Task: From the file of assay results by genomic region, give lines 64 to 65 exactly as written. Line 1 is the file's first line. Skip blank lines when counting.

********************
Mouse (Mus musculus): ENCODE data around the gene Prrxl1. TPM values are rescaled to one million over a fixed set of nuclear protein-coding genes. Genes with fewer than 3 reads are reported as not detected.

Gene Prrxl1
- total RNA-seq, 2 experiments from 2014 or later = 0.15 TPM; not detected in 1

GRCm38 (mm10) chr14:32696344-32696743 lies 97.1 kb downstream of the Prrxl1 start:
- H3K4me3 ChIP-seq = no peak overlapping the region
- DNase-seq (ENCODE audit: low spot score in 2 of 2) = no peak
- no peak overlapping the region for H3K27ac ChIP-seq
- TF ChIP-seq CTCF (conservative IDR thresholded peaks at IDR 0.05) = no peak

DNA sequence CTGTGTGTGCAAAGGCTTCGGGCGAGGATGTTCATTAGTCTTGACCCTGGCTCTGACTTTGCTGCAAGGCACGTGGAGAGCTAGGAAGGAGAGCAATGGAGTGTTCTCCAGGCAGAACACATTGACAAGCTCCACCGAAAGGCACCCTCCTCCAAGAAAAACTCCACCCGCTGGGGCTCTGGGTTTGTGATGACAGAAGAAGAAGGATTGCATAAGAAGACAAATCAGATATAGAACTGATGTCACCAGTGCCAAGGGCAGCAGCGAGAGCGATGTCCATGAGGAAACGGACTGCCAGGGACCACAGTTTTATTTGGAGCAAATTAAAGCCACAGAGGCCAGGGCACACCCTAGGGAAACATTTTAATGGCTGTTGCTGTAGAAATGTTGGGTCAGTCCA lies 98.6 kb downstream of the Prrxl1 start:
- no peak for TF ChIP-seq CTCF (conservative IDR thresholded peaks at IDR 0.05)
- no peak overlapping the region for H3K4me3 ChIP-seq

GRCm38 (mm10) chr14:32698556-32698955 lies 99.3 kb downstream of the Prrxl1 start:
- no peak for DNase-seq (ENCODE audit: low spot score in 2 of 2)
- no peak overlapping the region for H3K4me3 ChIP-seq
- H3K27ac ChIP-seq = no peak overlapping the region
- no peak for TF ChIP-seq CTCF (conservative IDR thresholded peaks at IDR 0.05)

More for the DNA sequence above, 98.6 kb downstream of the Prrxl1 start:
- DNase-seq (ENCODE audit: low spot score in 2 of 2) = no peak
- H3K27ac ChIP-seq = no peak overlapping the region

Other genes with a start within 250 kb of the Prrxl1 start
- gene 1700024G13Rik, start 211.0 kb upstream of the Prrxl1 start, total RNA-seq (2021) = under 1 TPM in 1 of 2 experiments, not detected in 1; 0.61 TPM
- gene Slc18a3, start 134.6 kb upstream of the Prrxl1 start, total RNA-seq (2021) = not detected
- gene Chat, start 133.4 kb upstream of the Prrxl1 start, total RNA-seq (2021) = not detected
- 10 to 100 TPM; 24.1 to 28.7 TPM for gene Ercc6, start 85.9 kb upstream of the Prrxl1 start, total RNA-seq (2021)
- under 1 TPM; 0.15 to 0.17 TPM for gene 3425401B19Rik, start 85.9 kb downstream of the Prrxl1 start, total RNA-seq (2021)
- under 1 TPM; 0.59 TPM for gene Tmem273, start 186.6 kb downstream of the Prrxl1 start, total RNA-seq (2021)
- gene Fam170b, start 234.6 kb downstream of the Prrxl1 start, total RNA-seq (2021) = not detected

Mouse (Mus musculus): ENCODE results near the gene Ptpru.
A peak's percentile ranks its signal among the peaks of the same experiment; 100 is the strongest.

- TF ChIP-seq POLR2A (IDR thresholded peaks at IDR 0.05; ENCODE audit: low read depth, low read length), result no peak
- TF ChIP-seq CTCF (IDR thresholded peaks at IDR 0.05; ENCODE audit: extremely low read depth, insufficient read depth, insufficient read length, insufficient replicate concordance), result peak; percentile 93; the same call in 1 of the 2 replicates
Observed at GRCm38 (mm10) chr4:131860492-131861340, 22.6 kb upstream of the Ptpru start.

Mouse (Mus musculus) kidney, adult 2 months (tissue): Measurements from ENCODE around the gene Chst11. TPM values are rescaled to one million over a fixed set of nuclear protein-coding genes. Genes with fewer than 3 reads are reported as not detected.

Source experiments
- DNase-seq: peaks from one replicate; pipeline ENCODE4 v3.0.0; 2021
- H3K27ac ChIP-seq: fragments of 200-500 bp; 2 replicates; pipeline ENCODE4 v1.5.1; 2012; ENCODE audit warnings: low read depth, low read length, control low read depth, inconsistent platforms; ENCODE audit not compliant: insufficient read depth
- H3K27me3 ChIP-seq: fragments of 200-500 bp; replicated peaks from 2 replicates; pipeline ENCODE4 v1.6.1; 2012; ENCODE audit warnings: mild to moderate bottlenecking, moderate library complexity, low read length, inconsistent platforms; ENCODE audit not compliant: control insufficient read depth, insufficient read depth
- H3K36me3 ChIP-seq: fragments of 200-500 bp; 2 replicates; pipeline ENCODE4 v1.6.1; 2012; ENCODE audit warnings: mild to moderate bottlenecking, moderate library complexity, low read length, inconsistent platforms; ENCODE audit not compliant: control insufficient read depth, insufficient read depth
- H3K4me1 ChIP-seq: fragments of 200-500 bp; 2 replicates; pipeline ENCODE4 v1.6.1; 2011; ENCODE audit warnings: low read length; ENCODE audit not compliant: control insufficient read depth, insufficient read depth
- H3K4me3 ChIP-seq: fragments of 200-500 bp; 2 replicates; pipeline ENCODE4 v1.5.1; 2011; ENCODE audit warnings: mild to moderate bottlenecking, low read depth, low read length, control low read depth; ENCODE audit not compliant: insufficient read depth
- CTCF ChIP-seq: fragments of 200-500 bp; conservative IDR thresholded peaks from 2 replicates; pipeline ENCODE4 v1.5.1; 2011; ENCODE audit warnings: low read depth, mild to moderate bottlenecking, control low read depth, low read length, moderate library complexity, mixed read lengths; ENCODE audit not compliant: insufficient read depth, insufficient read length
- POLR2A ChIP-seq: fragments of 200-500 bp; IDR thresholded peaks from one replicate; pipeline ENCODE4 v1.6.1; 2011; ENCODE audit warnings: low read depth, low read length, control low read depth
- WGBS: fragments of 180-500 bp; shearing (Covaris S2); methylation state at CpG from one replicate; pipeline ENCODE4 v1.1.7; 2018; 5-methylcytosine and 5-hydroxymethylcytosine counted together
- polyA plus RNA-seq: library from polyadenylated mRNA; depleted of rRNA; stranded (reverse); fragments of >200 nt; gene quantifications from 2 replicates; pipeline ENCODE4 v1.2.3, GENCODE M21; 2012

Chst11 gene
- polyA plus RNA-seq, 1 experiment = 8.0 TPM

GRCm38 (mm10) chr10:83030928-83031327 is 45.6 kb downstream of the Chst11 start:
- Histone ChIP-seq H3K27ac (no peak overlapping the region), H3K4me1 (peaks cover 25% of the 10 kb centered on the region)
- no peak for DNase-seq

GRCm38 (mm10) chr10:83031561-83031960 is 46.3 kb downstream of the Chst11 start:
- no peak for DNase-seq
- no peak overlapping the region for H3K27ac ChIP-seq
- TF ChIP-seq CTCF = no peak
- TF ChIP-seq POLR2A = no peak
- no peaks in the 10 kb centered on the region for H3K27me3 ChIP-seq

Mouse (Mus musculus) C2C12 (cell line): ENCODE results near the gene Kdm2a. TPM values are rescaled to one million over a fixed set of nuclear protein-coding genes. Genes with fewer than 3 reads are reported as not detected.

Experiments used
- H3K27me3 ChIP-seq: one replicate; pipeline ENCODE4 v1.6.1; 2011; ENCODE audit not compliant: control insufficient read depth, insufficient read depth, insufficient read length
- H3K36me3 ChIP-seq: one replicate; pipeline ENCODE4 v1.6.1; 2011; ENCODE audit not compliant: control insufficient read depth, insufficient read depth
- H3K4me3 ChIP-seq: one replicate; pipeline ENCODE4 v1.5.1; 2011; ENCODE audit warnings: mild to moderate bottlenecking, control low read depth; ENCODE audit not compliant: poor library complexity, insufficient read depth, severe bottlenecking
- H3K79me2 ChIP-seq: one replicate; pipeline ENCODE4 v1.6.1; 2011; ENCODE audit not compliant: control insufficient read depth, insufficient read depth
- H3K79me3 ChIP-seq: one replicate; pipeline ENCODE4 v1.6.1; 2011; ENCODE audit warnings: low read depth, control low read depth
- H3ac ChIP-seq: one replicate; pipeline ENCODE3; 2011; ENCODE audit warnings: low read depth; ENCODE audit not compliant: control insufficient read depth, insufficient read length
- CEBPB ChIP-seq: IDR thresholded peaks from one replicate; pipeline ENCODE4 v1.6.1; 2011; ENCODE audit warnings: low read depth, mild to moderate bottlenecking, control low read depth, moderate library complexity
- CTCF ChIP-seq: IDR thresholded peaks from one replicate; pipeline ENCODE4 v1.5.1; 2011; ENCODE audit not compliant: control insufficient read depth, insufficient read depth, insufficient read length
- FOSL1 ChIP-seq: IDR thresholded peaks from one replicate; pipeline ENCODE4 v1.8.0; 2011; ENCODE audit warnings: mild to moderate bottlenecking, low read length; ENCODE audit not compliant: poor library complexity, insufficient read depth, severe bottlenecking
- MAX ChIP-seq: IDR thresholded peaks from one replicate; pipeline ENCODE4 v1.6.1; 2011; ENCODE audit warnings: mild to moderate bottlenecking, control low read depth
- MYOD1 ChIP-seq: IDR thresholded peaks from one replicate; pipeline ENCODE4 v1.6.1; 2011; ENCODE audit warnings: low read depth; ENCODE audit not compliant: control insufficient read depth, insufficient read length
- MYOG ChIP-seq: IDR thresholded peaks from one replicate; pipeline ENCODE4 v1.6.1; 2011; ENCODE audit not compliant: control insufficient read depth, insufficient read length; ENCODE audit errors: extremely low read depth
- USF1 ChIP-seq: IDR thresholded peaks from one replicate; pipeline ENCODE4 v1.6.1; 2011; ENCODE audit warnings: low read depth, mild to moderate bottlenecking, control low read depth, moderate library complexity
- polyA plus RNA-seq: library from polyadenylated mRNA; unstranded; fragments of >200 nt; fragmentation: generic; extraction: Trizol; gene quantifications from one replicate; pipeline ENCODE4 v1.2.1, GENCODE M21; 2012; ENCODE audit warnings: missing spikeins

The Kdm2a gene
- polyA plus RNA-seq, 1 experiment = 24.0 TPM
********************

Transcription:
- CEBPB ChIP-seq: IDR thresholded peaks from one replicate; pipeline ENCODE4 v1.6.1; 2011; ENCODE audit warnings: low read depth, mild to moderate bottlenecking, control low read depth, moderate library complexity
- CTCF ChIP-seq: IDR thresholded peaks from one replicate; pipeline ENCODE4 v1.5.1; 2011; ENCODE audit not compliant: control insufficient read depth, insufficient read depth, insufficient read length